Posted in Of Bloggingly

Of Blog Post Titles

Source: http://blog.center4tobaccopolicy.org/wp-content/uploads/2011/07/Blog-Image.jpg
Source: http://blog.center4tobaccopolicy.org/wp-content/uploads/2011/07/Blog-Image.jpg

I’ve whined often enough about having a dreadful name for a blog. This post, as the title suggests, is not going to be about that. I’m going meta here by discussing blog post titles, as the title says. But, isn’t every blog post title a suggestion of what’s to come? I guess it’s meta-meta on this one but, the point is, it is important to think about them. Whether you’re happy or unhappy with your blog name, you can redeem yourself if you come up with titles (and hopefully, content) that are compelling enough. What is even better, you get a chance to do so with every new post. Really, it ultimately doesn’t matter how bad your blog name is. Can you count the number of artists you know who have terrible names but, songs you love? A blog post title is a chance to not only renew expectations your readers may have had of your blog (and you), it also brings new readers in. Which is why, it is so important to get it right everytime.

My blog post titles are what inspired my blog name. As some of you may know, it is the dirty-cheap-politicized part of it, ‘Opinions,’ I hate. The ‘Of’ allows me continuity, inspiration. I don’t think many bloggers do this but, my titles inspire my posts most of the time, not the other way around. In fact, I find it much harder to come from a nebulous, many ideas-words-and-phrases sort of place to narrow it down to a thematic, titular word or phrase that would sum up everything it’s about, while leaving it mysterious. I’ve never worked as a copywriter but, I suppose it’s all the advertising that is around, all the time, that compels me to think of everything within a few words. I may be many-worded, emotionally and intellectually, when it comes to Amy Winehouse’s music and life but, it’s the culture I am in that makes me think of her in a few. It’s not like the two can’t co-exist but, it’s almost always that you begin with the latter to, maybe, proceed to the former. You have to be sufficiently intrigued by what something or someone is about, before taking the time to find out more.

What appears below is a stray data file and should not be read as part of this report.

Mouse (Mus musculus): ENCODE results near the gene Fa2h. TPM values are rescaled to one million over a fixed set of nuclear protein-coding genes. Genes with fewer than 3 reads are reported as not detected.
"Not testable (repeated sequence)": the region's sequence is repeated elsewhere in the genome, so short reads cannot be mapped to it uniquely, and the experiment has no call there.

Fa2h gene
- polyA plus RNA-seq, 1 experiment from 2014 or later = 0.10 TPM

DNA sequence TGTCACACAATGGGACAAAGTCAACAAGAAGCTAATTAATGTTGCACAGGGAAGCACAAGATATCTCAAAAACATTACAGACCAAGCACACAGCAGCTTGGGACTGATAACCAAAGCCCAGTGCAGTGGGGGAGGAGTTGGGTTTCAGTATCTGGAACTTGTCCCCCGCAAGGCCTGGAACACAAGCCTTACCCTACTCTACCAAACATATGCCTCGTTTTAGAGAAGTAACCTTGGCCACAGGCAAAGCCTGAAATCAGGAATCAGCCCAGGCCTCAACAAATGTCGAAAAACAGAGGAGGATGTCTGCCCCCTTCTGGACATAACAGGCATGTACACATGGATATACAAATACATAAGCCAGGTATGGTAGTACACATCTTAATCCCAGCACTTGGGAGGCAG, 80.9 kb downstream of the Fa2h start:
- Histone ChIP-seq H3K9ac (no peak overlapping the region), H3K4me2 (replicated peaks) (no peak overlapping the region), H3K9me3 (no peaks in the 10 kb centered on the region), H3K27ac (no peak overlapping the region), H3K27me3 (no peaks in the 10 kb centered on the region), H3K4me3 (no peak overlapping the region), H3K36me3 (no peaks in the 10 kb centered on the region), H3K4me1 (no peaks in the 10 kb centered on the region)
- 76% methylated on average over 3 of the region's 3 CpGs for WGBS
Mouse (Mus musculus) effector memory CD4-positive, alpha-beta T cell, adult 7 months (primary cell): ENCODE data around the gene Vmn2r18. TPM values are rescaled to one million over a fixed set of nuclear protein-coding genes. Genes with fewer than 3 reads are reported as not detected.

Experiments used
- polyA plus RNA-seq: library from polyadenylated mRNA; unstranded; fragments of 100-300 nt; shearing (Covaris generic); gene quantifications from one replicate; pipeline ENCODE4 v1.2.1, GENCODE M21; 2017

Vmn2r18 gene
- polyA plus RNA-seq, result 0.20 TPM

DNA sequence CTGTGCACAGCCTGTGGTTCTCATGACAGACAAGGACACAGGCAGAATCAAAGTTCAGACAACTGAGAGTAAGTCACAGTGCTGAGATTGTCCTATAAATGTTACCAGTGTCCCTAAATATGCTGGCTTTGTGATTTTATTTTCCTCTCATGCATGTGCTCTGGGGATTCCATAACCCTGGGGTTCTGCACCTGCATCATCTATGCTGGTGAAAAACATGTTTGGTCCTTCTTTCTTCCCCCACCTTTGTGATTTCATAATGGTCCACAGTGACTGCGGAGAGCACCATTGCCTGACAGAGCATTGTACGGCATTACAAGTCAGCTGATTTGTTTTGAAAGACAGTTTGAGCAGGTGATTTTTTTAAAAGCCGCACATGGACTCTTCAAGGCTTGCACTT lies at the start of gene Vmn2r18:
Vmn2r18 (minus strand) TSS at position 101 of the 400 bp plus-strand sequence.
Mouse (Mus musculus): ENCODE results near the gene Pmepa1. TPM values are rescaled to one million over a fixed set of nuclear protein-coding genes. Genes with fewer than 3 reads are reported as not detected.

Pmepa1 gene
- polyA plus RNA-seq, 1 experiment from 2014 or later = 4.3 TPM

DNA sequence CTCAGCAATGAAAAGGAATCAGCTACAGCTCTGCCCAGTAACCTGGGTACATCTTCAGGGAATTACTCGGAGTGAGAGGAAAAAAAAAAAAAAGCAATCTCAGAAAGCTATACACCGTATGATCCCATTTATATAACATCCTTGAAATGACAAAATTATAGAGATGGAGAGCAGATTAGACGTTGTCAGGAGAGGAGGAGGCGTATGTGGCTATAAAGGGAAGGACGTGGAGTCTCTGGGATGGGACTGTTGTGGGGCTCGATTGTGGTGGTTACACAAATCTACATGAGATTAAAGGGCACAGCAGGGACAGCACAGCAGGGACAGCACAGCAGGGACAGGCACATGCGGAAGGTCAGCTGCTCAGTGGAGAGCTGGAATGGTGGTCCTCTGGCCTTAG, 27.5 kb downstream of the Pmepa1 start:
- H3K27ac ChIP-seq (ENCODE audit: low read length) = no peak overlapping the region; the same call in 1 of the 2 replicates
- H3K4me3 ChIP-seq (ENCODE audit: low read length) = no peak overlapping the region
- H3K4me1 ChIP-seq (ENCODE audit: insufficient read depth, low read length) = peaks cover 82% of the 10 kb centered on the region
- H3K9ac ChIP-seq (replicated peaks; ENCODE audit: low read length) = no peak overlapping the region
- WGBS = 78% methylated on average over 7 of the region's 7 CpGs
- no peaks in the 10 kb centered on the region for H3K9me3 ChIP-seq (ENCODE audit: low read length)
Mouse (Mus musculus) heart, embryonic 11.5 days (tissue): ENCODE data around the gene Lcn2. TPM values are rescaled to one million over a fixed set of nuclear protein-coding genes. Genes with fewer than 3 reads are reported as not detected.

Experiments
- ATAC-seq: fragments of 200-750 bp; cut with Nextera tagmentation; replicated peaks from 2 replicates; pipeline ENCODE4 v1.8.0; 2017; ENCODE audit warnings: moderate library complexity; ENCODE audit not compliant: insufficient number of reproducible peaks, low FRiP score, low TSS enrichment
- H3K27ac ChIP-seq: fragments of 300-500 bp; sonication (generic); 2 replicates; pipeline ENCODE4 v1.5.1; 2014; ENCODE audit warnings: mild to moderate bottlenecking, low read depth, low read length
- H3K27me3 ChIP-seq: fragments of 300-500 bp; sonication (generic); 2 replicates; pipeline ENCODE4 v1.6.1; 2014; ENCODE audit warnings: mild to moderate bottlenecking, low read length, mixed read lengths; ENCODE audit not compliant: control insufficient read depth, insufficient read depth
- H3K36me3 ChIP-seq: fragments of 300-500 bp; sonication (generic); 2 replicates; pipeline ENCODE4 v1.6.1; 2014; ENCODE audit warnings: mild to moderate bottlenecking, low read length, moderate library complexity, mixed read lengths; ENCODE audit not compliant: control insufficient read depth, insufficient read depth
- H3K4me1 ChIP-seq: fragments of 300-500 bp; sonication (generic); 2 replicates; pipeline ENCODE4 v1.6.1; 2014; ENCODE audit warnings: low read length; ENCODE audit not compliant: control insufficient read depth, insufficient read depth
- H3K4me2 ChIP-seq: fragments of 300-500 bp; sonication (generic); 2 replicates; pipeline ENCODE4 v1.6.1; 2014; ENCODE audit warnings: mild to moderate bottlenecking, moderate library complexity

Thus, blog post titles are like advertising. It is a promise but, also a tease. We humble bloggers think of it as telling what the post is about but, it has to be more than that. It shouldn’t only tell you what it’s going to be about, it should make you want to find out more. Of course, rules of advertising have changed in recent years. It would have been easier to draw people with clickbait titles in the past (even if it wasn’t a bait and there was something substantial on the other side) but, people have become much more programmed through habituation on what to avoid. While sensationalist titles still draw people in (for example, any number of news headlines), something simple but intriguing can do the trick better than you expect. For example, this Ted Talk titled The Person You Really Need To Marry, which itself was inspired by a viral article, may seem like something a dating/matrimonial website would promote but, the video does the opposite by promoting self-love and independence. It might seem like another boring how-to on finding the right guy (really, how many such articles are about finding the right girl?) but, it leads to something different and yet more meaningful than what you expected. Misleading perhaps but, also provocative and powerful.